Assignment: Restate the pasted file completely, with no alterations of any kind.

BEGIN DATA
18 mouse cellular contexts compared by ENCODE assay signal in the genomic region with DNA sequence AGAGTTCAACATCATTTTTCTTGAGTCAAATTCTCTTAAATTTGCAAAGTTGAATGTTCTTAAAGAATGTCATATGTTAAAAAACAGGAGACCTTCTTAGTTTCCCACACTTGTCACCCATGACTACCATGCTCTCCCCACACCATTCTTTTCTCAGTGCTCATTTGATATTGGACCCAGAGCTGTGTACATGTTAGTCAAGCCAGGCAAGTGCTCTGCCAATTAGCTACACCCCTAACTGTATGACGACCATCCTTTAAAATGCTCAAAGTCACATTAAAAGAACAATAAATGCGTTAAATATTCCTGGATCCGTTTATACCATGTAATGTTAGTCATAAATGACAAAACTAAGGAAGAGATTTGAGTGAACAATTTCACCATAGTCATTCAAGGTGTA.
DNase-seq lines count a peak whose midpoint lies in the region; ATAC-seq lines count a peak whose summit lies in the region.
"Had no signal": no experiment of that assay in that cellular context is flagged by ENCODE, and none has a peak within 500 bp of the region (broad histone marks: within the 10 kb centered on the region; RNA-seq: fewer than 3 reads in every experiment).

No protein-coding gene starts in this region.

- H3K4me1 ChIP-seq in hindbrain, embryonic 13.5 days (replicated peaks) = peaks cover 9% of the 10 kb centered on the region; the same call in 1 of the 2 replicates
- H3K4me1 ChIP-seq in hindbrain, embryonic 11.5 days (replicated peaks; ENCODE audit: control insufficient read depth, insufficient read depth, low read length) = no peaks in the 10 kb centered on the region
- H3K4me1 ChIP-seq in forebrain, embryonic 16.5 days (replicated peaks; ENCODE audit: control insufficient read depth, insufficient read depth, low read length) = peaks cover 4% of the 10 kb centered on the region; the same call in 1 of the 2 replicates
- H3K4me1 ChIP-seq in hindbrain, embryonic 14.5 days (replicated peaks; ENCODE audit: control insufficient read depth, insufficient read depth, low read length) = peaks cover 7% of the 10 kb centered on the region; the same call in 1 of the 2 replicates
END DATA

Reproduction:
18 mouse cellular contexts compared by ENCODE assay signal in the genomic region with DNA sequence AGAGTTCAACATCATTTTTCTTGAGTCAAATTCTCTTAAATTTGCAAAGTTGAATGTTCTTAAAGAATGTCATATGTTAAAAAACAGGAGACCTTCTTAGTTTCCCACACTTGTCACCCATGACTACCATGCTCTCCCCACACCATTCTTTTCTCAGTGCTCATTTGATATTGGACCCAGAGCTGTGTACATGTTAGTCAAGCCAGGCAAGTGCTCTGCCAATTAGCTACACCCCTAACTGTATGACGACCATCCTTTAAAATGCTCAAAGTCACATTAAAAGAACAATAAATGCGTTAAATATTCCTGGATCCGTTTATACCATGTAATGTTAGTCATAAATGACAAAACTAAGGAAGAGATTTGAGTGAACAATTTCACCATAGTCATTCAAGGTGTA.
DNase-seq lines count a peak whose midpoint lies in the region; ATAC-seq lines count a peak whose summit lies in the region.
"Had no signal": no experiment of that assay in that cellular context is flagged by ENCODE, and none has a peak within 500 bp of the region (broad histone marks: within the 10 kb centered on the region; RNA-seq: fewer than 3 reads in every experiment).

No protein-coding gene starts in this region.

- H3K4me1 ChIP-seq in hindbrain, embryonic 13.5 days (replicated peaks) = peaks cover 9% of the 10 kb centered on the region; the same call in 1 of the 2 replicates
- H3K4me1 ChIP-seq in hindbrain, embryonic 11.5 days (replicated peaks; ENCODE audit: control insufficient read depth, insufficient read depth, low read length) = no peaks in the 10 kb centered on the region
- H3K4me1 ChIP-seq in forebrain, embryonic 16.5 days (replicated peaks; ENCODE audit: control insufficient read depth, insufficient read depth, low read length) = peaks cover 4% of the 10 kb centered on the region; the same call in 1 of the 2 replicates
- H3K4me1 ChIP-seq in hindbrain, embryonic 14.5 days (replicated peaks; ENCODE audit: control insufficient read depth, insufficient read depth, low read length) = peaks cover 7% of the 10 kb centered on the region; the same call in 1 of the 2 replicates